aspire

verb
as·​pire | \ə-ˈspī(-ə)r \
aspired; aspiring

Definition of aspire 

intransitive verb

1 : to seek to attain or accomplish a particular goal She aspired to a career in medicine.

2 : ascend, soar

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Other Words from aspire

aspirer noun

Examples of aspire in a Sentence

aspire to great deeds, and you have a better chance of doing good deeds a tower aspiring towards the heavens

Recent Examples on the Web

This is the kind of single-molecule detection that scientists aspire to. Chris Lee, Ars Technica, "Big transistor senses the arrival of a single molecule," 29 Oct. 2018 Meanwhile, aspiring American dancer Susie (Dakota Johnson) has traveled to Germany to audition for the troupe. Bryan Bishop, The Verge, "Suspiria is an ambitious remix of a horror classic," 26 Oct. 2018 So one of her most satisfying creations was not a $20,000 dress for an upper-crust socialite but a mail-order catalog that aspired to deliver great quality at reasonable prices. Jesse Kornbluth, ELLE Decor, "Carolyne Roehm Is the O.G. Lifestyle Maven and Her New Book Shows Why She Still Inspires," 18 Oct. 2018 Luckily for aspiring royal fashionistas, Meghan's dress is back in stock and available to shop at Moda Operandi. Erica Gonzales, Harper's BAZAAR, "Meghan Markle Wears a Green Brandon Maxwell Dress During Her Royal Tour of Australia," 16 Oct. 2018 To achieve this goal, movie houses historically opt for actors that represent society's idea of what people should aspire to. Yerin Kim, Seventeen, "How "Crazy Rich Asians" Is Making History as a Romantic Comedy," 9 Aug. 2018 Zayn seems to aspire to the soul of Prince, or some cult '90s skate-punk figure, but is trapped in the trajectory of a Justin Timberlake. Carrie Battan, GQ, "How Do You Explain Zayn?," 18 June 2018 The tropes are still there: Harper, an aspiring journalist, is always eating, and the closing speech will eventually be sewn onto a pillow and shared on Pinterest. Rebecca Farley, refinery29.com, "The Director Of This Year's Cutest Rom-Com Is Determined To Revive The Romantic Comedy," 14 June 2018 Jack Thompson Phillips, 23, of Malvern, a recent college graduate who aspired to a career in environmental science, died Monday, June 4, of complications from brain cancer at his home. Bonnie L. Cook, Philly.com, "Jack T. Phillips, 23, Penn State graduate who aspired to protect the environment," 4 June 2018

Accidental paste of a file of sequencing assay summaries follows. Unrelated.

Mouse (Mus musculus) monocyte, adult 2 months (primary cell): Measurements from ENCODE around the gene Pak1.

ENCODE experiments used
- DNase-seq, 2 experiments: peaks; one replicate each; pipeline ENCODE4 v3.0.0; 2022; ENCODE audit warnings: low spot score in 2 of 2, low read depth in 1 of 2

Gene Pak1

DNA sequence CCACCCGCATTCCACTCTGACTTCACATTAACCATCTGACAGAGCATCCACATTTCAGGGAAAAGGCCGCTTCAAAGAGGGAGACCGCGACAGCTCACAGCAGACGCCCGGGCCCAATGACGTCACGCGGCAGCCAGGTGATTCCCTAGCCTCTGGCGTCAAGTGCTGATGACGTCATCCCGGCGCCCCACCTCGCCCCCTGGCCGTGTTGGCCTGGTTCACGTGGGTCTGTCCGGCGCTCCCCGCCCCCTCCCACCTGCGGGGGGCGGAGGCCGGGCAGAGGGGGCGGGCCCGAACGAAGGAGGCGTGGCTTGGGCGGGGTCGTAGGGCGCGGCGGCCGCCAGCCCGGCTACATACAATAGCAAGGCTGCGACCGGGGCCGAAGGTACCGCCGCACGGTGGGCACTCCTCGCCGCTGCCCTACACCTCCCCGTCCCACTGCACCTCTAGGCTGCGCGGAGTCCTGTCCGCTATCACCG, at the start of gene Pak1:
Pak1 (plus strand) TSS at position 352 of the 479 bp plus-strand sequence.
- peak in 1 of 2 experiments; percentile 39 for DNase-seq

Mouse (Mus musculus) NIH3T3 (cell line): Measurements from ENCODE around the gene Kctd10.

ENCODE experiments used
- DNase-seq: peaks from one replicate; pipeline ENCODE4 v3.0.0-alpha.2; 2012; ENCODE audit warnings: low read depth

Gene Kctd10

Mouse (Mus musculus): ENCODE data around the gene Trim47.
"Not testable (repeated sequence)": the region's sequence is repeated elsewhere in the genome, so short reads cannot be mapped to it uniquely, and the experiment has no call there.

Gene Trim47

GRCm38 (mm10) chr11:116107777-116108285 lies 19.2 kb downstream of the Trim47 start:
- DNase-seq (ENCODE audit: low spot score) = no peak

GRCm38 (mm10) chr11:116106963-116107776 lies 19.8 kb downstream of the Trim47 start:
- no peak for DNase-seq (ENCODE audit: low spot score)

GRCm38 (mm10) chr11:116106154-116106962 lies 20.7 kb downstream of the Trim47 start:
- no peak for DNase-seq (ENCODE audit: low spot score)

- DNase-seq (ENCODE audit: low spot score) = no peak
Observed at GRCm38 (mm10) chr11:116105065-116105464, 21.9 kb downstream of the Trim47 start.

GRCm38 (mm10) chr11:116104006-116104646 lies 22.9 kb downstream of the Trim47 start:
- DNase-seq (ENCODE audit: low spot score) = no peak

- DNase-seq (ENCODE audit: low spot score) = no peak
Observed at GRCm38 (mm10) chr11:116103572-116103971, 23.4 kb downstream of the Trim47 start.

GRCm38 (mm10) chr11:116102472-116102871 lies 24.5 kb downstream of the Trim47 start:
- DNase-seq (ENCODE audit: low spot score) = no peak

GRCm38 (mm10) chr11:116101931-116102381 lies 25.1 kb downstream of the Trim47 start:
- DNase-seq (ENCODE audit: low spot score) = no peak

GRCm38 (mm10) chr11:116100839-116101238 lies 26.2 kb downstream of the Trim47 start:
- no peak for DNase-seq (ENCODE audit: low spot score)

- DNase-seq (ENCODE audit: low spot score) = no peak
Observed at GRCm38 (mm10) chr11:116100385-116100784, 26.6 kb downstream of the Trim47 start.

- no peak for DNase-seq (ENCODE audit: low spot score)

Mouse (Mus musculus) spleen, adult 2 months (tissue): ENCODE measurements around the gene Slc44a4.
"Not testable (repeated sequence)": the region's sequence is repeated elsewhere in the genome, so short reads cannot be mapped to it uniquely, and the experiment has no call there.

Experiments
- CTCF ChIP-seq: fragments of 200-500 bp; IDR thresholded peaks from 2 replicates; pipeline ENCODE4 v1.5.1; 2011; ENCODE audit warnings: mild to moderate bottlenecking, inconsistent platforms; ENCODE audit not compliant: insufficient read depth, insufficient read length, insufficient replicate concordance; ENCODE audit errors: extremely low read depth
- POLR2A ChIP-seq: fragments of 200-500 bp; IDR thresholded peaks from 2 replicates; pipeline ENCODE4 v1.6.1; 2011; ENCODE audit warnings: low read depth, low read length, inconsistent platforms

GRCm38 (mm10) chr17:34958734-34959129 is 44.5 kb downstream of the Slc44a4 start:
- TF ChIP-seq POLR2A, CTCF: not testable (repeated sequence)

These example sentences are selected automatically from various online news sources to reflect current usage of the word 'aspire.' Views expressed in the examples do not represent the opinion of Merriam-Webster or its editors. Send us feedback.

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First Known Use of aspire

14th century, in the meaning defined at sense 1

History and Etymology for aspire

Middle English, from Middle French or Latin; Middle French aspirer, from Latin aspirare, literally, to breathe upon, from ad- + spirare to breathe

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Statistics for aspire

Last Updated

14 Nov 2018

Look-up Popularity

Time Traveler for aspire

The first known use of aspire was in the 14th century

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More Definitions for aspire

aspire

verb

English Language Learners Definition of aspire

: to want to have or achieve something (such as a particular career or level of success)

aspire

verb
as·​pire | \ə-ˈspīr \
aspired; aspiring

Kids Definition of aspire

: to very much want to have or achieve something aspire to greatness

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